Milo Manara art inspired by Federico Fellini's La Dolce Vita (1960).
Comics news weekly roundup Dec 7 2011 - Manara, Fellini, Moore, Miller, more
- by Shawn Conner and Ryan Ingram
- A Langley filmmaker recently interviewed comics master Milo Manara. Chelsea McMullen is studying at Fabrica, Benetton's art institute, near Venice. According to a story by Brenda Anderson in the Langley Times, McMullen was helping shoot a commercial in Verona when she overheard people talking about Manara and his collaborations with Federico Fellini. A lifelong Fellini fan, the 28-year-old decided to follow up by contacting the Italian artist, and managed to arrange a 20-minute interview about his work on an aborted Fellini project, a movie called Il Viaggio di Mastorna detto Fernet. The result is a short film, Derailments, which McMullen has shown at the Toronto and Vancouver film festivals (watch an excerpt here). We hope to have a more in-depth chat with McMullen about her experience when she returns home for the holidays. [Langley Times: "Training sessions"] - Shawn Conner
Milo Manara art inspired by Fellini's La Strada (1954).
- We don't want to take sides, but when the two opponents are Alan Moore (Watchmen, Swamp Thing, From Hell) and Frank Miller (300, Sin City, The Dark Knight), well, it's hard not to. The two comics creators are at odds over the Occupy Wall Street movement; last month, Miller came out on his blog against the protesters, calling them "nothing but a pack of louts, thieves, and rapists, an unruly mob, fed by Woodstock-era nostalgia and putrid false righteousness." According to a story in The Guardian, Moore - When asked about Miller's comments by British independent publisher Honest Publishing, called the movement "a completely justified howl of moral outrage" which has been "handled in a very intelligent, non-violent way, which is probably another reason why Frank Miller would be less than pleased with it." [Moore vs. Miller in The Guardian] - SC
Frank Miller art from this year's Holy Terror, which was originally going to be a Batman story.
- Speaking of Moore, the English comics writer/warlock has written the forward to Harvey Pekar's Cleveland. Top Shelf Productions and Zip Comics will release 128-page memoir, one of Harvey Pekar's final projects before his death last year, in hardback in February. Joseph Remnant did the art. [Harvey Pekar's Cleveland pre-order] - SC
Harvey Pekar's Cleveland will be available Feb 2012.
- Great news broke this week for fans of Emily Carroll, the Vancouver-based cartoonist. Next year, Simon and Schuster will release a print collection of her work called His Face All Red And Other Stories. The award-winning web-cartoonist’s book is said to feature “a set of horror comics inspired by Grimm’s fairy tales,” according to Publishers Weekly. [Emily Carroll interview] - Ryan Ingram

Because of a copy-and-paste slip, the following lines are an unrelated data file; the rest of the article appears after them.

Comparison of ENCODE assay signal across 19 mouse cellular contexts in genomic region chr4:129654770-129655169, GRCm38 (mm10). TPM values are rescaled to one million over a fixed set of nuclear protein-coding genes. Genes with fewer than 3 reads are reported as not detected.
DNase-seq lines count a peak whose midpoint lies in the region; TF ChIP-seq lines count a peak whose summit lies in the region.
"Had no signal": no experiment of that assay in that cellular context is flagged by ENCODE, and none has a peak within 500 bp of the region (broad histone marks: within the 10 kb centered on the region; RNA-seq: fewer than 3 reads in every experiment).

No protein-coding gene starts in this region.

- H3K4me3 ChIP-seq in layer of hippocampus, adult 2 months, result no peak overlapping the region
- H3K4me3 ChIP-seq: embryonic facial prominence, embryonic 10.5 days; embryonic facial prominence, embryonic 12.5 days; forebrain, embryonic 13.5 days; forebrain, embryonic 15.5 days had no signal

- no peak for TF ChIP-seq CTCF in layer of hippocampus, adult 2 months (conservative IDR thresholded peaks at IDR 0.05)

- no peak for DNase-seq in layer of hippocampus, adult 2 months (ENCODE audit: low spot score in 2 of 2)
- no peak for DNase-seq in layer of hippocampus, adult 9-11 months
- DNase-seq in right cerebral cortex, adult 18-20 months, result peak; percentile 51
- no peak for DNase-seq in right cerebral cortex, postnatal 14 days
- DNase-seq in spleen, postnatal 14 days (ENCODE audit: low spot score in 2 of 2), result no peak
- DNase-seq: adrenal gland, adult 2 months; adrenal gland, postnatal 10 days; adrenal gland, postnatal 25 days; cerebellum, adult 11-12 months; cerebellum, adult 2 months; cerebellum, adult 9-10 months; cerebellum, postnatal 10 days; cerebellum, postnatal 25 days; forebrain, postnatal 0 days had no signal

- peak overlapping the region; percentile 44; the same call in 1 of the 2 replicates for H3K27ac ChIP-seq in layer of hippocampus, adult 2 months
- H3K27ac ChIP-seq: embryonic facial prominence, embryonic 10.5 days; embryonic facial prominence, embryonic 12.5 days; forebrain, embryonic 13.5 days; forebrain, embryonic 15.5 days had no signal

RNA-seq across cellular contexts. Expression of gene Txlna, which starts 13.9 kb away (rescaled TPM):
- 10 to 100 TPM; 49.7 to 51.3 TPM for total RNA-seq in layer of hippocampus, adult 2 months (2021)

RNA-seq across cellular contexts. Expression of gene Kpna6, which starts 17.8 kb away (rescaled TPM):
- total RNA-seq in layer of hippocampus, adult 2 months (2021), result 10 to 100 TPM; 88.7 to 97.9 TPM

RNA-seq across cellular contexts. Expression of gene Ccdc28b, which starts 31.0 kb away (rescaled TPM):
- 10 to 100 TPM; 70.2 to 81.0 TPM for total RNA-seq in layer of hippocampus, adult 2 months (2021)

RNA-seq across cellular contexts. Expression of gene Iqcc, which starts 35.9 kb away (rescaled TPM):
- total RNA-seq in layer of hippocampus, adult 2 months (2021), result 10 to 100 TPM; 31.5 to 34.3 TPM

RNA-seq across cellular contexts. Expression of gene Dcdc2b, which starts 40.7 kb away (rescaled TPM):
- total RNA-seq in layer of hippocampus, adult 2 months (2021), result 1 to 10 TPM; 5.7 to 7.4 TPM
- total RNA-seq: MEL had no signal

Illustration by Emily Carroll.
- Kerry Callen transformed some of comics' most iconic covers into tiny digital masterpieces. Click the link and feel the crushing claustrophobia of a waterlogged Spidey! Experience the booze-shakes of Tony Stark! Get dizzy as the Justice League spin right round, right round, like a record, even! Fingers crossed that Callen is working on bringing the cover of Green Lantern #85 to life next, featuring a teenaged sidekick Speedy, spacing-out on heroin. [Kerry Callen's iconic comic book covers] - RI
The infamous Green Lantern # 58. Check out the self-righteous prig on the left...
- This month’s GQ features 'For God and Country", a comic depicting one of the biggest news stories of the year: Seal Team Six's assassination of Osama Bin Laden. If you don’t want to flip through a thousand pages of cologne-drenched glossy ads to get to the goods, it’s now online with added commentary from writer Matt Fraction(Casanova, Iron Man) and artist Nathan Fox, explaining how they crafted a story from a historic event with very few details. -RI
- There’s been some confusion (or backtracking) on Dark Horse’s new digital comics distribution strategy. The Oregon-based publisher recently announced it would offer comics digitally the same day they show up in comics shops, joining Marvel and DC. Apparently there was significant blowback from retailers who thought Dark Horse’s digital prices would be significantly cheaper than print copies, and who then threatened to boycott the publisher. But Dark Horse head honcho Mike Richardson has since clarified the situation by explaining that the prices would be the same. Despite the messy situation, writer Brian Wood (DMZ, Northlanders and Dark Horse’s upcomingConanbook) offers a levelheaded look at a “bleeding” industry, where everybody is hurting. [Brian Wood in Bleeding Cool; Brian Wood on tumblr] - RI
- Here’s a huge reason to get to a comic shop today: the release of the X-Statix Omnibus. Ten years ago, with sales slumping, Marvel editorial let the creatives run wild with some pretty great results. Grant Morrison pushed the X-Men into the 21st century with the New X-Men, Brian Michael Bendis dirtied up the Marvel U with crime-comic Alias, and Peter Milligan teamed up with Mike Allred (Madman, iZombie) for one of my favorite comics ever, X-Force (later retitled X-Statix), featuring a team of super-powered mutants living in Hollywood and who thrived for the spotlight of the papparazzi’s always-flashing cameras. The omnibus collects every single gore-soaked, satirical issue into a tank of a book that is approximately the size of over a dozen mandarin oranges, and makes the perfect perching spot for a Mego Spider-Man holding a toonie. If that’s not enough, it also beautifully complements any Vancouver Grizzlies blankets you may have laying around. - RI
X-Statix Omnibus. Photo courtesy of Adam at Grey Haven Hobbies in White Rock)